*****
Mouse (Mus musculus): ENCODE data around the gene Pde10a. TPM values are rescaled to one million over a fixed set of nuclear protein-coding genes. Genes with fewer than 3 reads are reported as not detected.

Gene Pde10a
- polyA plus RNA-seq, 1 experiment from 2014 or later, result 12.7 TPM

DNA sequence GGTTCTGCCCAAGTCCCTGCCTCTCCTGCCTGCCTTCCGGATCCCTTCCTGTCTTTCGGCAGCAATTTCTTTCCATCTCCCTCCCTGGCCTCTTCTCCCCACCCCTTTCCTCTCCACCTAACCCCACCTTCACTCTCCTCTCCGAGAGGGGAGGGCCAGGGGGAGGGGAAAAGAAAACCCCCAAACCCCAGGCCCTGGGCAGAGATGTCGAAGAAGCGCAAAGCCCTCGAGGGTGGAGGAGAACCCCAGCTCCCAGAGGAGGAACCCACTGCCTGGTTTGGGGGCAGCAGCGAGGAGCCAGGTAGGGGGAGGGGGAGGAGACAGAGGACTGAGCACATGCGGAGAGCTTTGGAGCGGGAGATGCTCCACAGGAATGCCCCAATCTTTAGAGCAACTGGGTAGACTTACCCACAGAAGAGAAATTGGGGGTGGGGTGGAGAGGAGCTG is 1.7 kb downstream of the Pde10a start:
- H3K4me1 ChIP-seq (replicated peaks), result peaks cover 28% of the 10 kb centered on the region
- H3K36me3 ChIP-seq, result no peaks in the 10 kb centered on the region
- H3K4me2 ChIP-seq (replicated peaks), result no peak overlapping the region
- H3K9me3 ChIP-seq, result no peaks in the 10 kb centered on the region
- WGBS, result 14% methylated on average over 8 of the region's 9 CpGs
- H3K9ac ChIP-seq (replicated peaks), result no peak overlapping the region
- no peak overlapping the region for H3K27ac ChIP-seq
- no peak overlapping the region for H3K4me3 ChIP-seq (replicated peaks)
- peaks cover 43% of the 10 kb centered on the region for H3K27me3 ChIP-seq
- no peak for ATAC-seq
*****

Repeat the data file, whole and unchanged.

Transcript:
Mouse (Mus musculus): ENCODE data around the gene Pde10a. TPM values are rescaled to one million over a fixed set of nuclear protein-coding genes. Genes with fewer than 3 reads are reported as not detected.

Gene Pde10a
- polyA plus RNA-seq, 1 experiment from 2014 or later, result 12.7 TPM

DNA sequence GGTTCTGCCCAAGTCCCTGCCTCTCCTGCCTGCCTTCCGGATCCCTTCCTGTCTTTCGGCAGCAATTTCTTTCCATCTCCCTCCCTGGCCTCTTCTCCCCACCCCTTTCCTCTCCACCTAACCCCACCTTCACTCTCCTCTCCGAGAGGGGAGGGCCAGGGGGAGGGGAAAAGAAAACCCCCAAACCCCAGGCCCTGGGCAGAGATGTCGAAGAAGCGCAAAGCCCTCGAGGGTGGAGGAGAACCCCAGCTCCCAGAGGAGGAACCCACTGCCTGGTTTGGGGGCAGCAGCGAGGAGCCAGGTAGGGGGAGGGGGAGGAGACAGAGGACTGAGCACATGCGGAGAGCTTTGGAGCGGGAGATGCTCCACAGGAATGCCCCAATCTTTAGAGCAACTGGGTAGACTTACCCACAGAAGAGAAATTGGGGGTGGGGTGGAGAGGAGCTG is 1.7 kb downstream of the Pde10a start:
- H3K4me1 ChIP-seq (replicated peaks), result peaks cover 28% of the 10 kb centered on the region
- H3K36me3 ChIP-seq, result no peaks in the 10 kb centered on the region
- H3K4me2 ChIP-seq (replicated peaks), result no peak overlapping the region
- H3K9me3 ChIP-seq, result no peaks in the 10 kb centered on the region
- WGBS, result 14% methylated on average over 8 of the region's 9 CpGs
- H3K9ac ChIP-seq (replicated peaks), result no peak overlapping the region
- no peak overlapping the region for H3K27ac ChIP-seq
- no peak overlapping the region for H3K4me3 ChIP-seq (replicated peaks)
- peaks cover 43% of the 10 kb centered on the region for H3K27me3 ChIP-seq
- no peak for ATAC-seq